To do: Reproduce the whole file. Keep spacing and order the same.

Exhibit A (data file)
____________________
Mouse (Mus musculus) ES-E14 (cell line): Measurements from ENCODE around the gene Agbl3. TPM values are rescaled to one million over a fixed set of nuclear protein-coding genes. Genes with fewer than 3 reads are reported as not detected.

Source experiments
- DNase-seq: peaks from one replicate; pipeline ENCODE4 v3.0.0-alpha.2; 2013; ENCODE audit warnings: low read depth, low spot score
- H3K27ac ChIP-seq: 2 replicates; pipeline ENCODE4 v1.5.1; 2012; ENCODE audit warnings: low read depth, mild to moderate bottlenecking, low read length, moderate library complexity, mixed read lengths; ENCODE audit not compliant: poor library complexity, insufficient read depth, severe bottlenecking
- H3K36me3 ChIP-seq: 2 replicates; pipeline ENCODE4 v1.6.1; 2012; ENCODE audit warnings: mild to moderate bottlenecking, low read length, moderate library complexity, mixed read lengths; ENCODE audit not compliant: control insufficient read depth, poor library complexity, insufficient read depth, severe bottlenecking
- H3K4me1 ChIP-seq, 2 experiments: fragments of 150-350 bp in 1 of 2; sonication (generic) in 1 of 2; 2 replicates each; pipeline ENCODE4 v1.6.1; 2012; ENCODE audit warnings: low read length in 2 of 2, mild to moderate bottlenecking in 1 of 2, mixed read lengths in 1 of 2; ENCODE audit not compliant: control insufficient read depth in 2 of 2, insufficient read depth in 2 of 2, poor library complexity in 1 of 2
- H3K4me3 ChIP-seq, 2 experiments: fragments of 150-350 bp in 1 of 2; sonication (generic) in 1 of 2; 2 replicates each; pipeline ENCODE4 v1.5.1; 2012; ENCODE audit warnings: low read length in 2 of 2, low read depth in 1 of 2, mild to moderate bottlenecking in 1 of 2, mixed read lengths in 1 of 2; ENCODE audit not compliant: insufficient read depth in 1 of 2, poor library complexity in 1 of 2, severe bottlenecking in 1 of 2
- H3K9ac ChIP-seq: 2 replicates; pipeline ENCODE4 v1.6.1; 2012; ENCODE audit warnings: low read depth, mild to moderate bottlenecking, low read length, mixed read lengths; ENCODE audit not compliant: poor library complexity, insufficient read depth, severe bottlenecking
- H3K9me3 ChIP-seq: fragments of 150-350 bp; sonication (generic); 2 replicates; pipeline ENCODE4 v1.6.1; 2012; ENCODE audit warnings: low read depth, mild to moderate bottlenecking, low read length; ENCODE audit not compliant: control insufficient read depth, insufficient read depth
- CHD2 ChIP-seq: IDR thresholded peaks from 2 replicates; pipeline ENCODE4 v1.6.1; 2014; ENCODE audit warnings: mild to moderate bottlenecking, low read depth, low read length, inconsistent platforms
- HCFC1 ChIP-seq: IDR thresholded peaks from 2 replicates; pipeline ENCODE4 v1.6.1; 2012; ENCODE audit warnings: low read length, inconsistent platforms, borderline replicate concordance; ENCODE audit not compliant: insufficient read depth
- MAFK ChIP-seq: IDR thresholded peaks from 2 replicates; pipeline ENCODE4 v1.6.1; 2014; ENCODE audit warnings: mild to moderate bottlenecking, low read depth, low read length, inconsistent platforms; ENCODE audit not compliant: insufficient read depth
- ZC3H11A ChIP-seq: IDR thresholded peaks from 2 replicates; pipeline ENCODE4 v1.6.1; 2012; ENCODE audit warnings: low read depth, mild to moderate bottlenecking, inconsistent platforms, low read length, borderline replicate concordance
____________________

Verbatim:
Mouse (Mus musculus) ES-E14 (cell line): Measurements from ENCODE around the gene Agbl3. TPM values are rescaled to one million over a fixed set of nuclear protein-coding genes. Genes with fewer than 3 reads are reported as not detected.

Source experiments
- DNase-seq: peaks from one replicate; pipeline ENCODE4 v3.0.0-alpha.2; 2013; ENCODE audit warnings: low read depth, low spot score
- H3K27ac ChIP-seq: 2 replicates; pipeline ENCODE4 v1.5.1; 2012; ENCODE audit warnings: low read depth, mild to moderate bottlenecking, low read length, moderate library complexity, mixed read lengths; ENCODE audit not compliant: poor library complexity, insufficient read depth, severe bottlenecking
- H3K36me3 ChIP-seq: 2 replicates; pipeline ENCODE4 v1.6.1; 2012; ENCODE audit warnings: mild to moderate bottlenecking, low read length, moderate library complexity, mixed read lengths; ENCODE audit not compliant: control insufficient read depth, poor library complexity, insufficient read depth, severe bottlenecking
- H3K4me1 ChIP-seq, 2 experiments: fragments of 150-350 bp in 1 of 2; sonication (generic) in 1 of 2; 2 replicates each; pipeline ENCODE4 v1.6.1; 2012; ENCODE audit warnings: low read length in 2 of 2, mild to moderate bottlenecking in 1 of 2, mixed read lengths in 1 of 2; ENCODE audit not compliant: control insufficient read depth in 2 of 2, insufficient read depth in 2 of 2, poor library complexity in 1 of 2
- H3K4me3 ChIP-seq, 2 experiments: fragments of 150-350 bp in 1 of 2; sonication (generic) in 1 of 2; 2 replicates each; pipeline ENCODE4 v1.5.1; 2012; ENCODE audit warnings: low read length in 2 of 2, low read depth in 1 of 2, mild to moderate bottlenecking in 1 of 2, mixed read lengths in 1 of 2; ENCODE audit not compliant: insufficient read depth in 1 of 2, poor library complexity in 1 of 2, severe bottlenecking in 1 of 2
- H3K9ac ChIP-seq: 2 replicates; pipeline ENCODE4 v1.6.1; 2012; ENCODE audit warnings: low read depth, mild to moderate bottlenecking, low read length, mixed read lengths; ENCODE audit not compliant: poor library complexity, insufficient read depth, severe bottlenecking
- H3K9me3 ChIP-seq: fragments of 150-350 bp; sonication (generic); 2 replicates; pipeline ENCODE4 v1.6.1; 2012; ENCODE audit warnings: low read depth, mild to moderate bottlenecking, low read length; ENCODE audit not compliant: control insufficient read depth, insufficient read depth
- CHD2 ChIP-seq: IDR thresholded peaks from 2 replicates; pipeline ENCODE4 v1.6.1; 2014; ENCODE audit warnings: mild to moderate bottlenecking, low read depth, low read length, inconsistent platforms
- HCFC1 ChIP-seq: IDR thresholded peaks from 2 replicates; pipeline ENCODE4 v1.6.1; 2012; ENCODE audit warnings: low read length, inconsistent platforms, borderline replicate concordance; ENCODE audit not compliant: insufficient read depth
- MAFK ChIP-seq: IDR thresholded peaks from 2 replicates; pipeline ENCODE4 v1.6.1; 2014; ENCODE audit warnings: mild to moderate bottlenecking, low read depth, low read length, inconsistent platforms; ENCODE audit not compliant: insufficient read depth
- ZC3H11A ChIP-seq: IDR thresholded peaks from 2 replicates; pipeline ENCODE4 v1.6.1; 2012; ENCODE audit warnings: low read depth, mild to moderate bottlenecking, inconsistent platforms, low read length, borderline replicate concordance